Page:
The EU Council’s position on the recast Renewable Energy Directive (REDII), if adopted, could lock EU member states into expensive and polluting waste-to-energy technologies that contradict the circular economy and climate objectives, writes Janek Vahk.
Janek Vahk is the policy coordinator at Zero Waste Europe, an association working towards eliminating waste in society.
The recast of the next Renewable Energy Directive (REDII) currently under negotiation by the Council and the European Parliament risks locking EU member states into expensive waste-to-energy infrastructures for the next half-century if no safeguards are included.
To date, the Renewable Energy Directive (RED) has encouraged the practice of burning of mixed municipal solid waste (MSW) to generate ‘renewable’ energy.
The effect so far has been a clear distortion of the waste market, whereby investment in waste infrastructure and operations costs are determined on the basis of subsidies for energy extraction from waste instead of sound environmental performance of the best waste management option.
As a result, many European countries have over-invested in waste-to-energy facilities whilst under-investing in recycling facilities.
Today over 80 million of tons of MSW is burnt in Europe, with large burning facilities located mainly in Northern and Western Europe – namely Sweden, Denmark, the Netherlands, Austria, Finland and Belgium.
Not only has this led to the stagnation of waste prevention and recycling rates, but also to high green house emissions. In fact, a recent study shows that a typical waste incineration facility has a carbon intensity comparable to burning natural gas at an efficient power station.
In Central and Eastern Europe, the current waste incineration rates are relatively low and landfill has been the main destination of waste so far. Now, the Circular Economy legislation approved at EU level is pushing to reduce landfilling and increase recycling, which could be a real opportunity to drive better environmental standards in waste and resource management.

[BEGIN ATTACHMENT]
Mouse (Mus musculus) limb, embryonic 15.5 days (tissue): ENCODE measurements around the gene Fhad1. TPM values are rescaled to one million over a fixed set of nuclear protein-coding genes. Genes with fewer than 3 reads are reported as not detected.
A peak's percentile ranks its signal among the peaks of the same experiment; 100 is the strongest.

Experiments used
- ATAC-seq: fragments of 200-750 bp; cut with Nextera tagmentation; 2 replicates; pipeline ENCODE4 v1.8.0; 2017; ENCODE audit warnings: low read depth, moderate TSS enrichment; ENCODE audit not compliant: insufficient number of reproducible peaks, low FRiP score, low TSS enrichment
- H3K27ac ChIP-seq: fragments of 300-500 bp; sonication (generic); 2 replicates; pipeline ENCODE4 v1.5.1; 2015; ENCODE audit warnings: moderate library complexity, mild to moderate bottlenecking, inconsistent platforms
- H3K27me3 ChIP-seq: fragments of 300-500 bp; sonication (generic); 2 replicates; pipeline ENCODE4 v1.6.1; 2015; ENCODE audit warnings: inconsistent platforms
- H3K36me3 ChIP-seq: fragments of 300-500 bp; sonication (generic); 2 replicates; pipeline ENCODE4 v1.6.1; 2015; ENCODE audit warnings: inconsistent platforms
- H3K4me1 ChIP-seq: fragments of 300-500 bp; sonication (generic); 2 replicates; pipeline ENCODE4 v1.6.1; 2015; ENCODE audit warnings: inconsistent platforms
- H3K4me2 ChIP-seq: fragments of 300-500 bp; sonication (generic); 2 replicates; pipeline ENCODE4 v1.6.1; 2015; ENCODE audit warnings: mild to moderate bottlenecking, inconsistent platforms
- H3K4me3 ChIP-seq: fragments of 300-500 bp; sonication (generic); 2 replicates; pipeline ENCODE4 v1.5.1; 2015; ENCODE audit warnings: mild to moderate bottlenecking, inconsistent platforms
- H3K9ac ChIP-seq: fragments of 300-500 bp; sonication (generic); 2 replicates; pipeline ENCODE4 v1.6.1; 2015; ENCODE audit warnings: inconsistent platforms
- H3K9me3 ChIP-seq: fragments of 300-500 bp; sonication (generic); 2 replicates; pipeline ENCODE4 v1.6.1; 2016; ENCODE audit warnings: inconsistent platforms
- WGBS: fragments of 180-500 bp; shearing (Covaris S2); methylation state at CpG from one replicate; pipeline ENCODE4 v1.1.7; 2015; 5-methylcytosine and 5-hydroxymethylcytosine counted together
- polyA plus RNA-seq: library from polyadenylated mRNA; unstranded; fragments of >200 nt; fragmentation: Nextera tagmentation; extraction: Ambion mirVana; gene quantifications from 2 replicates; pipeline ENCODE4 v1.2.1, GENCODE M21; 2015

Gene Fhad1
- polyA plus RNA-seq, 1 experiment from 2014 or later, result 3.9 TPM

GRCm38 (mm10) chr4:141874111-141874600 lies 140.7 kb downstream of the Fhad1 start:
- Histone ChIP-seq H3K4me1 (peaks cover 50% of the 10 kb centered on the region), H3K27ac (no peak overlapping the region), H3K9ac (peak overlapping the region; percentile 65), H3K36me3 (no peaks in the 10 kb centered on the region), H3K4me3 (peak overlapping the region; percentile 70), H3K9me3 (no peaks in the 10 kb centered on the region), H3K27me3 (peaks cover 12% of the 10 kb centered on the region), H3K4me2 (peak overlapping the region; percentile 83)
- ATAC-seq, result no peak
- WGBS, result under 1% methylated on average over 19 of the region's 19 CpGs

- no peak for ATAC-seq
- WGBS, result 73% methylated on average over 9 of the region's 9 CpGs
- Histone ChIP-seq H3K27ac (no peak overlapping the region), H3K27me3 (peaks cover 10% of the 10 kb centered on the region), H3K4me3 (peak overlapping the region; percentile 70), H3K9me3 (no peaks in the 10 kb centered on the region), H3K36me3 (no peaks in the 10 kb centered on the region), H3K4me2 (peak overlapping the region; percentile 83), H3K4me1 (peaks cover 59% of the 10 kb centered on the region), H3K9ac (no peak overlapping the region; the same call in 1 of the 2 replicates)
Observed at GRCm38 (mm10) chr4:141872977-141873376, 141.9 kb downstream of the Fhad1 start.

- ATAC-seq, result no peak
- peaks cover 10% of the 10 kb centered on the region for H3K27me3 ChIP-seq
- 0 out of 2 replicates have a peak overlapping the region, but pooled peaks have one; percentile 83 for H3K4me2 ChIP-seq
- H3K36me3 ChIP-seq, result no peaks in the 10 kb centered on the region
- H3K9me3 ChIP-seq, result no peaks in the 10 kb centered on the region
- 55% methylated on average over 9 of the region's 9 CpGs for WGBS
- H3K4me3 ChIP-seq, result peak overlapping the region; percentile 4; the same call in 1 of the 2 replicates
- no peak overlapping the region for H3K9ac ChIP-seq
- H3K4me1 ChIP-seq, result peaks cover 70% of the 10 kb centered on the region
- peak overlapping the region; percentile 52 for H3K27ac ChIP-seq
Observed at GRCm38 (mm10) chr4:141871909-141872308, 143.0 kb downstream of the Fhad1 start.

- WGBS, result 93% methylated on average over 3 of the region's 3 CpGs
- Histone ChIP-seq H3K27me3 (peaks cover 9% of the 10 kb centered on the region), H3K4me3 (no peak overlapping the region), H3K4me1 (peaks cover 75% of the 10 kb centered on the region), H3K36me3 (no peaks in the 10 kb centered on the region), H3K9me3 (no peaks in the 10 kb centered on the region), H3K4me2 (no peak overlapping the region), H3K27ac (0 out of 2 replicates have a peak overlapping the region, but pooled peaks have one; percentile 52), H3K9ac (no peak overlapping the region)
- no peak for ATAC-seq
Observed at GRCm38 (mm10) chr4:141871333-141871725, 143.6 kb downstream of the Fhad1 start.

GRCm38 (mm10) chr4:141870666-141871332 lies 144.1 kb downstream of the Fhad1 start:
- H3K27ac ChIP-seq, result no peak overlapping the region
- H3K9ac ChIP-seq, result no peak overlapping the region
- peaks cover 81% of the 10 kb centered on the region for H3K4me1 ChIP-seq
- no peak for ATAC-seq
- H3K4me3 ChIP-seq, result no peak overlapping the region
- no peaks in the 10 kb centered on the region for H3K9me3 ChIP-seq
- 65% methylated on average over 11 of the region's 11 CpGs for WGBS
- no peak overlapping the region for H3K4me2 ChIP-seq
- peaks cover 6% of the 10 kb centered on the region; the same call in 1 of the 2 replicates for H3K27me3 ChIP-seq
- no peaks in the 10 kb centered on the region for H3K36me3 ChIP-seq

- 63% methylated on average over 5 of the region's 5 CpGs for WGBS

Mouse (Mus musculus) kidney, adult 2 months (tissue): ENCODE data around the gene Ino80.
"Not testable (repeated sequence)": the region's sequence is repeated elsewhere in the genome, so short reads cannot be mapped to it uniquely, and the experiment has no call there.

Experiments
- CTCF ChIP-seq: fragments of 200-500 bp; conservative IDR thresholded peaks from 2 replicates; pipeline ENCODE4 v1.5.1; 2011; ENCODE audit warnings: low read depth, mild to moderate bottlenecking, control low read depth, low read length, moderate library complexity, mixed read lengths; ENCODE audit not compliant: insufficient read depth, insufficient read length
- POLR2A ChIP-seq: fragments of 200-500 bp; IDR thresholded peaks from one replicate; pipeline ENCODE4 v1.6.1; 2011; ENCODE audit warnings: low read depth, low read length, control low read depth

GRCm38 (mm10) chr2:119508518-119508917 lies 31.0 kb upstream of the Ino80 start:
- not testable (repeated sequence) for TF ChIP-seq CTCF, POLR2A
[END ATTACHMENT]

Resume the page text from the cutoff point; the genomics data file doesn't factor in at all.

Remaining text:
However, many Central and Eastern European countries are looking for ‘quick technological fixes’ to meet their renewable energy and waste obligations. In such a situation, it is paramount that the new Renewable Energy Directive provides the right incentives to invest in resource-efficient systems that prioritise separate collection, waste prevention and recycling as the best way to cut down landfilling, rather than promoting costly waste-to-energy infrastructure.
Yet the Council’s position to allow renewable energy support for the extraction of energy from mixed waste, accompanied by the lack of any sustainability criteria for the use of waste for energy does the contrary, and could result in more member states locking themselves into long-term contracts with oversized waste incineration facilities, as we have already seen in many countries.
If EU policies are to be coherent and promote a true environmental transition, the Renewable Energy Directive and the Circular Economy package must complement each other and pull in the same direction.
This implies ensuring that energy recovery from waste respects the principles of the waste hierarchy, in line with the recommendation of the Commission’s Communication on the Role of Waste-to-Energy in the Circular Economy.